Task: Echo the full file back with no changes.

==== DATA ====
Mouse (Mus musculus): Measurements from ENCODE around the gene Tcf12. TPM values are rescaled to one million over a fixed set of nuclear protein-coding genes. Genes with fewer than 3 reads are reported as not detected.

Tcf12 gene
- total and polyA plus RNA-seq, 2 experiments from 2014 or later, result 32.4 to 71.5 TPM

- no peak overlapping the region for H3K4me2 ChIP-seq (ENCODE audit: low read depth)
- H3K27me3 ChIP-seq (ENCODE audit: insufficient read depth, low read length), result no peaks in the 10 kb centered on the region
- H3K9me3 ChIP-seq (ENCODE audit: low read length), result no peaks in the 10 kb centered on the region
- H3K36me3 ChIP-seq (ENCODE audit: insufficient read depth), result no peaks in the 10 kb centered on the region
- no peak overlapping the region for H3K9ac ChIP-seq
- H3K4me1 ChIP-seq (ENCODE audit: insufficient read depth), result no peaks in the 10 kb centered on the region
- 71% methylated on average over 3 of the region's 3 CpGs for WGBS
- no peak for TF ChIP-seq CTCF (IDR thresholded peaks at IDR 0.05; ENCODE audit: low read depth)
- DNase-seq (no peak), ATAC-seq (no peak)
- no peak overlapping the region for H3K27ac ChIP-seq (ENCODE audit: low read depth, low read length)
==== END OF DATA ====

Mouse (Mus musculus): Measurements from ENCODE around the gene Tcf12. TPM values are rescaled to one million over a fixed set of nuclear protein-coding genes. Genes with fewer than 3 reads are reported as not detected.

Tcf12 gene
- total and polyA plus RNA-seq, 2 experiments from 2014 or later, result 32.4 to 71.5 TPM

- no peak overlapping the region for H3K4me2 ChIP-seq (ENCODE audit: low read depth)
- H3K27me3 ChIP-seq (ENCODE audit: insufficient read depth, low read length), result no peaks in the 10 kb centered on the region
- H3K9me3 ChIP-seq (ENCODE audit: low read length), result no peaks in the 10 kb centered on the region
- H3K36me3 ChIP-seq (ENCODE audit: insufficient read depth), result no peaks in the 10 kb centered on the region
- no peak overlapping the region for H3K9ac ChIP-seq
- H3K4me1 ChIP-seq (ENCODE audit: insufficient read depth), result no peaks in the 10 kb centered on the region
- 71% methylated on average over 3 of the region's 3 CpGs for WGBS
- no peak for TF ChIP-seq CTCF (IDR thresholded peaks at IDR 0.05; ENCODE audit: low read depth)
- DNase-seq (no peak), ATAC-seq (no peak)
- no peak overlapping the region for H3K27ac ChIP-seq (ENCODE audit: low read depth, low read length)